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I will fiercely protect our shops: Flight Centre leisure MD

As Flight Centre last night revealed its plans for, let’s face it, global domination, one might be wondering whether there is still space for the traditional travel agent. 


There is.


That’s according to Flight Centre leisure managing director Andrew Stark.



“In the next two years there will be a huge need to talk to a human being when it comes to travelling,” he told Traveltalk.


Our shops are a very important brand and customer asset, he said at the company’s 40th birthday celebration in Sydney last night. 


“I will fiercely protect our shop network,” Stark promised. “We’re not going to give up on those assets whatsoever.”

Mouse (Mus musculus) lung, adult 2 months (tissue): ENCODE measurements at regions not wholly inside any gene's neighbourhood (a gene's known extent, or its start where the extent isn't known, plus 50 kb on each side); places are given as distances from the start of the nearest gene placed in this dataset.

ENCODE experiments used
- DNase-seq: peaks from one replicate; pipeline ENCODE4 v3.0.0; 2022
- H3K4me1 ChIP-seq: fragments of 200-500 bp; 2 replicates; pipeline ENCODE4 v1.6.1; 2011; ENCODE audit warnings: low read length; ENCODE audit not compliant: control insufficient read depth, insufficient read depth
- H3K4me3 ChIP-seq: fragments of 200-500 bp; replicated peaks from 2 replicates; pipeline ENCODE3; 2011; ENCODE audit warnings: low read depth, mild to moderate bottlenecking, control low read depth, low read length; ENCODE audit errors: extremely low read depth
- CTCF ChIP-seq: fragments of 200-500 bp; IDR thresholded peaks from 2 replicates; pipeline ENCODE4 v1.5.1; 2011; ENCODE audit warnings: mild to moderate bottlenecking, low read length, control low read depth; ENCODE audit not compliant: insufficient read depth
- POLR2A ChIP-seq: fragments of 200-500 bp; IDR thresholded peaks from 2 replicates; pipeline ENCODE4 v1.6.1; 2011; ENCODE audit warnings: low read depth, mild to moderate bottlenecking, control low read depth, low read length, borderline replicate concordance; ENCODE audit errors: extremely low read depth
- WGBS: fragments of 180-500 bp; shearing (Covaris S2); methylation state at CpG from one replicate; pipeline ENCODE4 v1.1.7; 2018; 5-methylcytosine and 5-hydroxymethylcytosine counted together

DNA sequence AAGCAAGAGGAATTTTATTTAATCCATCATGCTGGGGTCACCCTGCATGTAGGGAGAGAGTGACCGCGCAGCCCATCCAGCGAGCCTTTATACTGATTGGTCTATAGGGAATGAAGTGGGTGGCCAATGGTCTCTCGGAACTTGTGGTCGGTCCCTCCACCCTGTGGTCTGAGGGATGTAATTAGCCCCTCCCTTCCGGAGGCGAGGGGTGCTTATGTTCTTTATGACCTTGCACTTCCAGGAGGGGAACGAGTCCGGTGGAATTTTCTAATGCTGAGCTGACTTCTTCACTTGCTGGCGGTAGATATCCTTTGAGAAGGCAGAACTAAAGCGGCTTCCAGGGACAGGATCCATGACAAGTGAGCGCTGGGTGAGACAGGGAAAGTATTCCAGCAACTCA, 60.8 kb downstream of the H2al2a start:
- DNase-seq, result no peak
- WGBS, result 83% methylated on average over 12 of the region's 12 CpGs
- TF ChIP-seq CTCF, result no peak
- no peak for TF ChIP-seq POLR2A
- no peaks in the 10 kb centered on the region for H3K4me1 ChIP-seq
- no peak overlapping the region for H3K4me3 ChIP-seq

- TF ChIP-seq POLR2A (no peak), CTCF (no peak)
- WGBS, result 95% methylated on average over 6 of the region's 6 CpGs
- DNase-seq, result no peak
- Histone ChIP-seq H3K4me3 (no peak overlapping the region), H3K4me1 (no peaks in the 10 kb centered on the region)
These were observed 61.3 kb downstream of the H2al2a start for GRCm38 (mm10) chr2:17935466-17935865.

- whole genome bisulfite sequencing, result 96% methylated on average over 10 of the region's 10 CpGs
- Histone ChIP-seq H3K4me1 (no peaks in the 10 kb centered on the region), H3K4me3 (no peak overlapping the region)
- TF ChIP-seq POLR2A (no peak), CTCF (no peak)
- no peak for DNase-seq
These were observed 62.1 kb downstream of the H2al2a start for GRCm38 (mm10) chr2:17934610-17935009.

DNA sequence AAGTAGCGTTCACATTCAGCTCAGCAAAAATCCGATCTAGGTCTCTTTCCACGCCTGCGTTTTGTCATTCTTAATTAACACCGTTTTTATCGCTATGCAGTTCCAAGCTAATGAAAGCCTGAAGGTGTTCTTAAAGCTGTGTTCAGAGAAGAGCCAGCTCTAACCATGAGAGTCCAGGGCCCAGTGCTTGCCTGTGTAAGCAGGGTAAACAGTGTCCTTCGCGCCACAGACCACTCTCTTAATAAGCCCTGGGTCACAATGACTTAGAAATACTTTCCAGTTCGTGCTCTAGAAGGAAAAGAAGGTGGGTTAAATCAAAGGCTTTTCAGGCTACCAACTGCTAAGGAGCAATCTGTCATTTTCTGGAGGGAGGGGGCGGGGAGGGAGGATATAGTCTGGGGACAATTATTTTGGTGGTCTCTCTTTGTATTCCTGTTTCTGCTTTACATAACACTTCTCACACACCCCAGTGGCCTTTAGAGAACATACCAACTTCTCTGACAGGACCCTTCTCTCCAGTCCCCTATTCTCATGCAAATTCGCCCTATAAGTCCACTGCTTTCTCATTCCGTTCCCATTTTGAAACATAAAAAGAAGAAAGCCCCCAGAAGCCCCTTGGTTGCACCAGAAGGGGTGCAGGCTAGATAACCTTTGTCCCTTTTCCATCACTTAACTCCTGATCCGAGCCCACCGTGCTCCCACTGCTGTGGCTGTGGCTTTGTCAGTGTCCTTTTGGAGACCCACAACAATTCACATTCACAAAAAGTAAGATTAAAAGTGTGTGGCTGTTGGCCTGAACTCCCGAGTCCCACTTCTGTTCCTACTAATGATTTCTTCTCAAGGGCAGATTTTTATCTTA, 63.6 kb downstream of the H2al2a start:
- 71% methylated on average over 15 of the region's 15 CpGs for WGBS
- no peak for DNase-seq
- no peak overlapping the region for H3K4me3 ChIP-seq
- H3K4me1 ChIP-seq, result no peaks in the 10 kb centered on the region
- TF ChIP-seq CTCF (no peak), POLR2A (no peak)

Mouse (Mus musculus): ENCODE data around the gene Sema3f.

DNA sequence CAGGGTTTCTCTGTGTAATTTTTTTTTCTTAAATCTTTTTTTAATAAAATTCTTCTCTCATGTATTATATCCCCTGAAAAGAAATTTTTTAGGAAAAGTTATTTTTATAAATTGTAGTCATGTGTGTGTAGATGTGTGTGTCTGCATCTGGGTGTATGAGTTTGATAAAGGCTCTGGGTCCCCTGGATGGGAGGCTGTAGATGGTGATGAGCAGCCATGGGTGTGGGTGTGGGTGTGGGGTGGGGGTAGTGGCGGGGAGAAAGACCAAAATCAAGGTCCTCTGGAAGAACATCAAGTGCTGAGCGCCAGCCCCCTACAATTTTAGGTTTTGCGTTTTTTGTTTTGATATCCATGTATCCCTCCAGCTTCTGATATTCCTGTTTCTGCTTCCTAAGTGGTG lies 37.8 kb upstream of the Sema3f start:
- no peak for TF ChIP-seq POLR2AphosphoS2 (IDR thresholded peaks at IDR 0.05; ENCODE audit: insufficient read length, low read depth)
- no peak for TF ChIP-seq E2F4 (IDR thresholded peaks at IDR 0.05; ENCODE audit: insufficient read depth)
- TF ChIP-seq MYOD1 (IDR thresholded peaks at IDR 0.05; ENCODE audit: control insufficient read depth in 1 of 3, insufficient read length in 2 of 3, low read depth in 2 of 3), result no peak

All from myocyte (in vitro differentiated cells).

According to Stark, competitors are unlikely to open shops, instead likely moving into the online sphere. 


But gone are the days when Flight Centre was just the traditional bricks and mortar shopfront.


“The role of the consultant has evolved, and customer expectations have shifted as they're after more streamlined and intuitive processes for their bookings, online and in-store,” Stark said.


Enter Flight Centre 4.0.


“Our new online platform features a single booking portal that customers and consultants can access seamlessly, whether the booking is made in-store or online. Via our new omni-retail model, the business will increase its online sales to 40% of total transactional value by 2025.”


Today Flight Centre business is represented by 3,000 people in 450 shops globally (Apple, says Stark, only has 500).


But even as Flight Centre moves further into the online world, Flight Centre founder Skroo Turner said, “Flight Centre’s people are our biggest asset and our biggest differentiator in the global market. This is the essential difference between us and our competitors in the online travel agency space.”

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